To not do so should not be based on the fact that there are too many awards already--17 for champion horses and horsemen, including Horse of the Year—and it would make the awards ceremony more insufferable, already so despite the oft-repeated pleas of ceremonial hosts.

In that case, parenthetically, do what the Oscars and Emmys do, give out new Eclipses at a separate advance ceremony or in video presentation.

If the Breeders’ Cup’s aim is truly to be a championship defining event, then the championship-worthy winners of the Turf Sprint, a rejuvenated G1 Marathon, and both Juvenile Turf route events deserve recognition.

Written by John Pricci

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Sunday, November 11, 2018


To Whip and Not to Whip, These Are the Questions


Despite a formful, championship-crowning, and dramatic-finish excitement of last weekend’s Breeders’ Cup, it wasn’t the greatest week for the rest of the racing world, practically or optically.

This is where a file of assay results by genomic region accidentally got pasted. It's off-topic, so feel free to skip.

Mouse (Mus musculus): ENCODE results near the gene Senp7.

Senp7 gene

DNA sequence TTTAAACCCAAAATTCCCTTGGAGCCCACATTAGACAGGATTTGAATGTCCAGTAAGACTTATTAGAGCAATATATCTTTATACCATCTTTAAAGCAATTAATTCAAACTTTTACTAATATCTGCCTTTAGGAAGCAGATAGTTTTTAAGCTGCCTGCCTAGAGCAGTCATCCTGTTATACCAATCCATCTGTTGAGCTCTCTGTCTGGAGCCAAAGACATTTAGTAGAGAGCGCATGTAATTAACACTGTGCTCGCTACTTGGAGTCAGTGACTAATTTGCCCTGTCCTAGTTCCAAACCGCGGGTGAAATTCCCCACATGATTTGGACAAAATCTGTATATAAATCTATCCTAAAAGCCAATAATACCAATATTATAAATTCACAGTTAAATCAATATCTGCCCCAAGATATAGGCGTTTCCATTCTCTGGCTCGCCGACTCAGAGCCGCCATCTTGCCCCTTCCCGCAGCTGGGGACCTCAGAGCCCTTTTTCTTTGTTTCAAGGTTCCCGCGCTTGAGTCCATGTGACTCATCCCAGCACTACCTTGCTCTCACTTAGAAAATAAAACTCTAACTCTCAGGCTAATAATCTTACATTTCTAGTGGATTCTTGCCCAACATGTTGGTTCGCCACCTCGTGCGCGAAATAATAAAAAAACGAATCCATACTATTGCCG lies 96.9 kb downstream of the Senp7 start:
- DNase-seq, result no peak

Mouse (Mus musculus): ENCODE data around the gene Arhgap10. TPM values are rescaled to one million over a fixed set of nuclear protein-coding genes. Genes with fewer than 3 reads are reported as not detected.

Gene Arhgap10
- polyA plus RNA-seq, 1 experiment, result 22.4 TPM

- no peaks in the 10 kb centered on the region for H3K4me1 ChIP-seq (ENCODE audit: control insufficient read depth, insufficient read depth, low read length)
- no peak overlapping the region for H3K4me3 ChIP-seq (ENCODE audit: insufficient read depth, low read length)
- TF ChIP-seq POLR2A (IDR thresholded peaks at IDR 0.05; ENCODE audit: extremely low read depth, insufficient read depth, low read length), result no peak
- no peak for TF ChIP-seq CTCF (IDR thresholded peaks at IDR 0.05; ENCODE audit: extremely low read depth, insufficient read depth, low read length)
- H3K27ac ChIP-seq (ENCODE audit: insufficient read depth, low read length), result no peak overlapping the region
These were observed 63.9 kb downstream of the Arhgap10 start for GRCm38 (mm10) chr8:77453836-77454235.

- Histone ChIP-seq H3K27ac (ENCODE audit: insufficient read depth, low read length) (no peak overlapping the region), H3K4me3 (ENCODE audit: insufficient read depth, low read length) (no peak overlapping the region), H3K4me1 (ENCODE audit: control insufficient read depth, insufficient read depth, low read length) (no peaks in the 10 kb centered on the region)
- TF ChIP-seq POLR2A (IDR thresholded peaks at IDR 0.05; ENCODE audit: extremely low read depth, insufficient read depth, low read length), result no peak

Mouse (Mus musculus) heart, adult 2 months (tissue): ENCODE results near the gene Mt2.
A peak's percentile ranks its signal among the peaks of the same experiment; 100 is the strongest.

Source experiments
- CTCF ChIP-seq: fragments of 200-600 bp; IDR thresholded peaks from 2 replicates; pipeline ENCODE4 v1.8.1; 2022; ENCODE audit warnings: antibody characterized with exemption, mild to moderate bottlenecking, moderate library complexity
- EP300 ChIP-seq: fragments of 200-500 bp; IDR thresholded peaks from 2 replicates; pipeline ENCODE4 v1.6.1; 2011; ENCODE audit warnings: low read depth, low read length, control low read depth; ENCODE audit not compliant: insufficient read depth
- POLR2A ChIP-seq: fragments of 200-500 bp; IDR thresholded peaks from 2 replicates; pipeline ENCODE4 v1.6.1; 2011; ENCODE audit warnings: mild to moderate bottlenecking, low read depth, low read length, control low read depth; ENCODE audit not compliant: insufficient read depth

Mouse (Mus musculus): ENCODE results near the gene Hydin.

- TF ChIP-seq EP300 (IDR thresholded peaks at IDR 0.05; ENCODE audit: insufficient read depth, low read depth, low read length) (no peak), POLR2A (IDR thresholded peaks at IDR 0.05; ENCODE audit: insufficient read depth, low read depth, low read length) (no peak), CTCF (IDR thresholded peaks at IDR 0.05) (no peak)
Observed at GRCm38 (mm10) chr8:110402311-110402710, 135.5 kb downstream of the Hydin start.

On the same day Christophe Soumillon was beating on Thunder Snow with a Gatling-style machine gun right handed whip, Turffontein Race Course in South Africa conducted its first in a series of crop-free racing.

Lamentably, the National Horseracing Authority of South Africa said the next one is a couple of months down the road. Under consideration is whether jockeys will be allowed to carry whips and not use them, or not be permitted to carry them at all.

I have spoken with jockeys over the years regarding whip use and most insisted that in addition to getting a response from a horse that was not picking up the tempo on its own, a riding crop is also a rider’s safety net.

This argument states that when mounts unexpectedly bear out or lug in sharply, to the detriment of themselves or other riders, the whip acts as a corrective steering mechanism by getting the horse’s attention before it’s too late.